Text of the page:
More recent factors have turbocharged the market for homes and condos. Almost a decade of ultra-low interest rates has stoked a borrowing frenzy for mortgages that in turn has sent prices for homes and condos into the stratosphere. In just the last few years, rents have risen considerably in big cities as people who can’t afford to buy find themselves competing for available apartments.
As well, the introduction of condo legislation in the 1990s and the curtailing of federal affordable-housing subsidies have meant that for more than twenty years, there’s been very little purpose-built rental housing development. In urban centres, in fact, new rental apartments tend to be condos that are bought by investors as income properties. There are simply not enough units available to rent.
Lately, some large property-development companies have begun building rental apartments again: private developers started construction on approximately 30,000 new units across Canada in each of the last two years, up from about 20,000 in 2014. Large pension funds looking for investments that offer stable, long-term cash flow have showed a growing interest in such projects.
Still, Peter Norman, vice-president and chief economist of Altus Group, a Toronto real estate consultancy, says rental apartments still accounted for barely 15 percent of all new housing units built in Canada in 2016. In Toronto and Vancouver, rented condos represent about 80 percent of all rental homes—and they are often luxury units that don’t suit families with young children, the demographic often most hard-pressed to find reasonably priced housing.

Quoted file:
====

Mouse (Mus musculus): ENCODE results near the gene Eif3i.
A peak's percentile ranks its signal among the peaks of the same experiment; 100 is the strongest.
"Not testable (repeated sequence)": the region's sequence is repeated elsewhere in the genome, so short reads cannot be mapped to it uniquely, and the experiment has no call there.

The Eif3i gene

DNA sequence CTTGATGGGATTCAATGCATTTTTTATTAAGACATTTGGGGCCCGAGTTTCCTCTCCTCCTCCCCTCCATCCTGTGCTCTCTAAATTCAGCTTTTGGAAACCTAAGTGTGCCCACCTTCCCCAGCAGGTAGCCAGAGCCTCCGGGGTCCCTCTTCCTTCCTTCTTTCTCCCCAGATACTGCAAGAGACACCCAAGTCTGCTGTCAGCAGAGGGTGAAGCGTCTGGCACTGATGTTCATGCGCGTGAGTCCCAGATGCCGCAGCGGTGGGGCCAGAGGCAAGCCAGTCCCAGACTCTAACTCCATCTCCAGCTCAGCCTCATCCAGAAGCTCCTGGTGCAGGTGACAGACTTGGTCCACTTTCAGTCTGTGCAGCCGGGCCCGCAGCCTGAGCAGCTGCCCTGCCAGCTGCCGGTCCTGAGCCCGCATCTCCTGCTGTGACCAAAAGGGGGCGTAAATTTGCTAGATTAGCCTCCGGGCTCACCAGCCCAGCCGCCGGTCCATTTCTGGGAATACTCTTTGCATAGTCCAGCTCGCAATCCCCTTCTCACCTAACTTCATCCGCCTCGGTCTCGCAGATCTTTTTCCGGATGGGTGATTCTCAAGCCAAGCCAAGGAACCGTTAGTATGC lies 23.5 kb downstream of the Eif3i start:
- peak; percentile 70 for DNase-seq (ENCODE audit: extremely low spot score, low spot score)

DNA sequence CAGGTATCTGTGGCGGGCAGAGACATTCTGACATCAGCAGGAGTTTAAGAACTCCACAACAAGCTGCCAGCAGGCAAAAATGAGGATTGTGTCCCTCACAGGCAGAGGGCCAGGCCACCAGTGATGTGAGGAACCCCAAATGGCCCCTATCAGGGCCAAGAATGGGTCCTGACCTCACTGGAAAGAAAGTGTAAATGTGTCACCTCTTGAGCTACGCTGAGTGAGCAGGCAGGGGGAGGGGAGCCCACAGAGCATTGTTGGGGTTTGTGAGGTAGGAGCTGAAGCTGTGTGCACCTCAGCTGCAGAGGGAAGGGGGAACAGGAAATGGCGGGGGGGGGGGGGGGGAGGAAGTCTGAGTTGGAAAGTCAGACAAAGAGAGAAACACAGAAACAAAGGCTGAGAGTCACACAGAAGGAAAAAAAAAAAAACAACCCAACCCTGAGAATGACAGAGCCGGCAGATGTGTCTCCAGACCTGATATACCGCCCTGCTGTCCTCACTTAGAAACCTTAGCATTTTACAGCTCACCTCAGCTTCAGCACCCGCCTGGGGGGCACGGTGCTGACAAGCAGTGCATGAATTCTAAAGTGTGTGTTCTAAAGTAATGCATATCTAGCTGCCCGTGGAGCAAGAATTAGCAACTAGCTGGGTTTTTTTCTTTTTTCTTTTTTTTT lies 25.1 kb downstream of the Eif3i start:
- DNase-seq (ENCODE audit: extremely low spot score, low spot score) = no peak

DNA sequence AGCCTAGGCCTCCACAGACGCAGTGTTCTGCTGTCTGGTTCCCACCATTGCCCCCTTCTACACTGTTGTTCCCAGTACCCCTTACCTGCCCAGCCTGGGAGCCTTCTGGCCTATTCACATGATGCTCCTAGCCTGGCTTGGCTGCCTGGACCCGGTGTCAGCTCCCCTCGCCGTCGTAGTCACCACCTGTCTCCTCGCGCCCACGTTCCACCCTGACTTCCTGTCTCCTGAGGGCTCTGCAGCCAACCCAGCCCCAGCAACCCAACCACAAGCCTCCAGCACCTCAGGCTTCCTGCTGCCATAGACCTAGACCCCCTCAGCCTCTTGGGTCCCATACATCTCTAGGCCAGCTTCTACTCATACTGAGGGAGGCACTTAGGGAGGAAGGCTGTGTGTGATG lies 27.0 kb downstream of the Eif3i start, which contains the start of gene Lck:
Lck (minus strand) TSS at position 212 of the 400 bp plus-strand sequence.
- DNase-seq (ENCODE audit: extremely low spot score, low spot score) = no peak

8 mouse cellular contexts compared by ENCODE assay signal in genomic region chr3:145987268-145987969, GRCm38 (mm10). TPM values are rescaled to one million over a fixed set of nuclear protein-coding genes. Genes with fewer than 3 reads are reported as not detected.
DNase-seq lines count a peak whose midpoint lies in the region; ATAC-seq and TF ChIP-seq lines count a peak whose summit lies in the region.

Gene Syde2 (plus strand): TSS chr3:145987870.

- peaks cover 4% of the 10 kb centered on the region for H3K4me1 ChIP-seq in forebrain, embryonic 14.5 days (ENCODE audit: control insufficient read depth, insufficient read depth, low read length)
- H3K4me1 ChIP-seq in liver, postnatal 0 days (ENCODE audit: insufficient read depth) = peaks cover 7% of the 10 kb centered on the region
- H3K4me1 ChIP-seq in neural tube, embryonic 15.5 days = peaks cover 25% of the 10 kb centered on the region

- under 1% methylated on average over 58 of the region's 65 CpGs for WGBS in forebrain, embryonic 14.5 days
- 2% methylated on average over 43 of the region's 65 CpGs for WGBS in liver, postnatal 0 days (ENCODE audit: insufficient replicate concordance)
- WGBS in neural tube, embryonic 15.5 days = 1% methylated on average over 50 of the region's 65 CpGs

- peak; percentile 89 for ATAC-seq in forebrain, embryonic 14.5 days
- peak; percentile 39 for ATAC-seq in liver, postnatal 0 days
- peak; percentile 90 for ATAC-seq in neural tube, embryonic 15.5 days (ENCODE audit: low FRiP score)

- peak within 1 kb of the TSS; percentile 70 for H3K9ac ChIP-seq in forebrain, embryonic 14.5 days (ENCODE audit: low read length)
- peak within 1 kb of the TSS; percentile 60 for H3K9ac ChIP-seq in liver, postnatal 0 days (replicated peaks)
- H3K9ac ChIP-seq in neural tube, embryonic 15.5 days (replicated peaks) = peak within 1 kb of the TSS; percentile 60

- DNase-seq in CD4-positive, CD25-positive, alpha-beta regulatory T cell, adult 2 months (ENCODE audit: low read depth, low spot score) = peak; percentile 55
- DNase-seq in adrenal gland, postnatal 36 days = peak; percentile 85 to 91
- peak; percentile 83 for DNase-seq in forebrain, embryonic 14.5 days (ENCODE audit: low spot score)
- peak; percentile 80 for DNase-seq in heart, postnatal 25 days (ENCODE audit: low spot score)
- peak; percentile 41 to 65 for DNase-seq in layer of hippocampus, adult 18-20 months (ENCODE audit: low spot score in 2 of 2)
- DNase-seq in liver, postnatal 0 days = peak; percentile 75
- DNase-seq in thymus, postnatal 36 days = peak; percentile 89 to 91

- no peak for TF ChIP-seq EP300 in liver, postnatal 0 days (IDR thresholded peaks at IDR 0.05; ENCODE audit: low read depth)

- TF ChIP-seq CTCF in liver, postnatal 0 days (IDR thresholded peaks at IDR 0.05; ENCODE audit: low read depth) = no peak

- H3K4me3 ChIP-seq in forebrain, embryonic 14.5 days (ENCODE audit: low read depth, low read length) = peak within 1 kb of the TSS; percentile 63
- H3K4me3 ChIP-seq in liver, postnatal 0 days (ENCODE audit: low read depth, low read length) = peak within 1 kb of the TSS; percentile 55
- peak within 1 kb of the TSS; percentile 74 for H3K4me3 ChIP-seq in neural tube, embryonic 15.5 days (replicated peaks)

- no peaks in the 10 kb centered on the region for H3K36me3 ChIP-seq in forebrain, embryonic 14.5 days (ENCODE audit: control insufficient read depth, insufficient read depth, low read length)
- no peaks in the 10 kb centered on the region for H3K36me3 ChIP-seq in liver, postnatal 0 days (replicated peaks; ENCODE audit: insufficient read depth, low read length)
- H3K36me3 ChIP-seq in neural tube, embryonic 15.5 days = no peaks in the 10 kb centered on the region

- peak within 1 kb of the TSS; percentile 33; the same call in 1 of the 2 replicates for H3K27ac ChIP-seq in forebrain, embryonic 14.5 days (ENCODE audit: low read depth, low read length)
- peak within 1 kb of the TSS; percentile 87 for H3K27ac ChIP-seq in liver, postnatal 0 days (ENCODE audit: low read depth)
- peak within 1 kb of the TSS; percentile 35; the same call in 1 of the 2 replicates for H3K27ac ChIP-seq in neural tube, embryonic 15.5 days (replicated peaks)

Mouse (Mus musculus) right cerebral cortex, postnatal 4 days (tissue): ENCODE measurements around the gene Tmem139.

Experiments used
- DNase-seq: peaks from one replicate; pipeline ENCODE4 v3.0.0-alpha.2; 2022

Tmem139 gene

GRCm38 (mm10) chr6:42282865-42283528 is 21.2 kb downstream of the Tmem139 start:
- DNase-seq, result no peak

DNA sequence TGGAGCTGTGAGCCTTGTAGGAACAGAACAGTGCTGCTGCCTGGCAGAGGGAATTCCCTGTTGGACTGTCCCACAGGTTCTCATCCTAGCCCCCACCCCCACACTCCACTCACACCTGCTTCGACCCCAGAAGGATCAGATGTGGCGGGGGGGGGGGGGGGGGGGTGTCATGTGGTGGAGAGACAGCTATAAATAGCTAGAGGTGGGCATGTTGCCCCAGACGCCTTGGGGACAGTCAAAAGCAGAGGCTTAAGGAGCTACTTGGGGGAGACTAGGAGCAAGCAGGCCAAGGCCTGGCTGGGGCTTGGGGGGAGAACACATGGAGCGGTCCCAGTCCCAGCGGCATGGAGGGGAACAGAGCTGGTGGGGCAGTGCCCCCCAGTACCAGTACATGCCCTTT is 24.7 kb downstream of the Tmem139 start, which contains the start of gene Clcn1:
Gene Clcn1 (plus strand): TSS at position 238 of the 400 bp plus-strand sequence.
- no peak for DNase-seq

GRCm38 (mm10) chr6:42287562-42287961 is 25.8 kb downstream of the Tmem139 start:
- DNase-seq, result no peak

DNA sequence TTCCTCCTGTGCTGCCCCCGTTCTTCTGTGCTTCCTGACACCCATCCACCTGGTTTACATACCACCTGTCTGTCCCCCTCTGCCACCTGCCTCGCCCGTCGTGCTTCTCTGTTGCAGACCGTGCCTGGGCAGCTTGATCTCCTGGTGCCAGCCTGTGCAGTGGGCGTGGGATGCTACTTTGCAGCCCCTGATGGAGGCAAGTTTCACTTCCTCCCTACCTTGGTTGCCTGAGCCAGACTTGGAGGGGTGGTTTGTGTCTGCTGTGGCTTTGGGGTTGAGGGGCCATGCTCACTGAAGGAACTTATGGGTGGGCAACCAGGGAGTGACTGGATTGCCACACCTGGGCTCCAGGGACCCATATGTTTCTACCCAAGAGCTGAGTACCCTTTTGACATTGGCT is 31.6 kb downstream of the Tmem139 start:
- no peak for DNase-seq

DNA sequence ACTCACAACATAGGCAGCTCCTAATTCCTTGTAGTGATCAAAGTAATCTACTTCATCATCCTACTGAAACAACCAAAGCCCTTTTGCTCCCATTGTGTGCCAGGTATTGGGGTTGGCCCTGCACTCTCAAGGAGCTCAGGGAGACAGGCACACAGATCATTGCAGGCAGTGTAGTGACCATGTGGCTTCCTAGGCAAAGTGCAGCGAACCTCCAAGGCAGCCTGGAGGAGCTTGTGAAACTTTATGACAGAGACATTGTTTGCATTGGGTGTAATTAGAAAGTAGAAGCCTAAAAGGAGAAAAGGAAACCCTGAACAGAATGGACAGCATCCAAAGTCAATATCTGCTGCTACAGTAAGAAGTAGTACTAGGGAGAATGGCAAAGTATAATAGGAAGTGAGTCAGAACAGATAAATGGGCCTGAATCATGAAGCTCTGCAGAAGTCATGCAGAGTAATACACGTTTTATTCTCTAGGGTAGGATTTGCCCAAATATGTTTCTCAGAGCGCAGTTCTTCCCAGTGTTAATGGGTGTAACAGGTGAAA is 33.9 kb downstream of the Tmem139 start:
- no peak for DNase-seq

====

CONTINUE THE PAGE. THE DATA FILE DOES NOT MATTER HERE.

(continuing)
Urban planners have spent years trying to encourage developers to build family-sized apartments, and various housing advocacy groups have been pushing builders to address the so-called missing middle—fourplexes and sixplexes, row houses, and buildings that fall between the apartment tower and the single-family dwelling and that tend to offer more options for renters. “There is interest in bringing new projects forward,” Norman says, “but they’re not necessarily mid-market.”
Hani Lammam, executive vice-president of Cressey Development Group, confirms that his firm, a large apartment builder and operator in Western Canada, completed ninety-five units in Vancouver last year—a figure that accounts for just more than 10 percent of the new supply but registers as barely a blip in a city with an affordable-housing crisis. As Lammam says, “Demand outstrips supply.”